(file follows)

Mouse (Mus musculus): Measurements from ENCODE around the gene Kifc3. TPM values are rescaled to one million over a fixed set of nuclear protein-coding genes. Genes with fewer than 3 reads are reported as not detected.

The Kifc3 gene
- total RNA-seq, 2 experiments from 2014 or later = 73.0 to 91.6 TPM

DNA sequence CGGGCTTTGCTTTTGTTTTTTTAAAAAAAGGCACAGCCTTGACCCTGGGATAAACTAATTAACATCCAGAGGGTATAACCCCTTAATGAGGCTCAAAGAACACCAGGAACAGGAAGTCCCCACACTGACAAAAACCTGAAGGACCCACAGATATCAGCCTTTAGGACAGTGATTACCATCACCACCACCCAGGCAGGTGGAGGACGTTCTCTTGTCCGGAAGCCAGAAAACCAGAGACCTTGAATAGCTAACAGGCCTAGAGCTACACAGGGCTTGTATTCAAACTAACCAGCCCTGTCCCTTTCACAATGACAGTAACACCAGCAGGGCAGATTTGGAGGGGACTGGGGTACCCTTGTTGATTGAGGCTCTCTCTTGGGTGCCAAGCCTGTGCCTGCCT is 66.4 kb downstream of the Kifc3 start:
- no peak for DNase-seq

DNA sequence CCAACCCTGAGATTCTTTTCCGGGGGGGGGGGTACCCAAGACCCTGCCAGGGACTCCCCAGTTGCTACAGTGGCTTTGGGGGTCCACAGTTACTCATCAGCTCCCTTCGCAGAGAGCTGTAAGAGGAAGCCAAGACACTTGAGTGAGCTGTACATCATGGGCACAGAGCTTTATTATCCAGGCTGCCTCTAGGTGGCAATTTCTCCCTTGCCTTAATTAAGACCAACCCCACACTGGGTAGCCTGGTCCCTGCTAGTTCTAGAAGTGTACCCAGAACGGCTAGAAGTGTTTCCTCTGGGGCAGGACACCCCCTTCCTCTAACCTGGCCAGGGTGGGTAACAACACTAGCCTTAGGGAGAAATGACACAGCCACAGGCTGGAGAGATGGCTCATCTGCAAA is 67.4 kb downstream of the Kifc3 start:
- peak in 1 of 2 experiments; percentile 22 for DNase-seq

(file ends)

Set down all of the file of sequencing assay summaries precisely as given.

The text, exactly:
Mouse (Mus musculus): Measurements from ENCODE around the gene Kifc3. TPM values are rescaled to one million over a fixed set of nuclear protein-coding genes. Genes with fewer than 3 reads are reported as not detected.

The Kifc3 gene
- total RNA-seq, 2 experiments from 2014 or later = 73.0 to 91.6 TPM

DNA sequence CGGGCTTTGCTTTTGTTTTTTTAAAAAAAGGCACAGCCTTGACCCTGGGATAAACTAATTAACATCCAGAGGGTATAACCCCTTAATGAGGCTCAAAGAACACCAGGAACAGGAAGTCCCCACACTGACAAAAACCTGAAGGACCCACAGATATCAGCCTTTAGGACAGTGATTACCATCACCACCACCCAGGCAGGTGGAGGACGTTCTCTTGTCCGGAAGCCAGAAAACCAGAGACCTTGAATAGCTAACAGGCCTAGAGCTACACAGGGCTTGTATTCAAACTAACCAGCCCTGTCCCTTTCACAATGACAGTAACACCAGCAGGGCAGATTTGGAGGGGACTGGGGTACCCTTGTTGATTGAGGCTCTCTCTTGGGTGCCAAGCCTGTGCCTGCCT is 66.4 kb downstream of the Kifc3 start:
- no peak for DNase-seq

DNA sequence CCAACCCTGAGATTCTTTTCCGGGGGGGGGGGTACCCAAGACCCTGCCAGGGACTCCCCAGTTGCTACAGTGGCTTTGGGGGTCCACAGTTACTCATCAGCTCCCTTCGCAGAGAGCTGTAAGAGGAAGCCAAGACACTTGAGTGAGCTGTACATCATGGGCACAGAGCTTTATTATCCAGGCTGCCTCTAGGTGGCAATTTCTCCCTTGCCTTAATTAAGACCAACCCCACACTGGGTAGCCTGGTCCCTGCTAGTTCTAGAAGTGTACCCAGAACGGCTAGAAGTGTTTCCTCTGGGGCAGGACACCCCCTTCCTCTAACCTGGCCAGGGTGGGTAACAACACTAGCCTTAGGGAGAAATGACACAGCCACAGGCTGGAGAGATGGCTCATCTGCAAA is 67.4 kb downstream of the Kifc3 start:
- peak in 1 of 2 experiments; percentile 22 for DNase-seq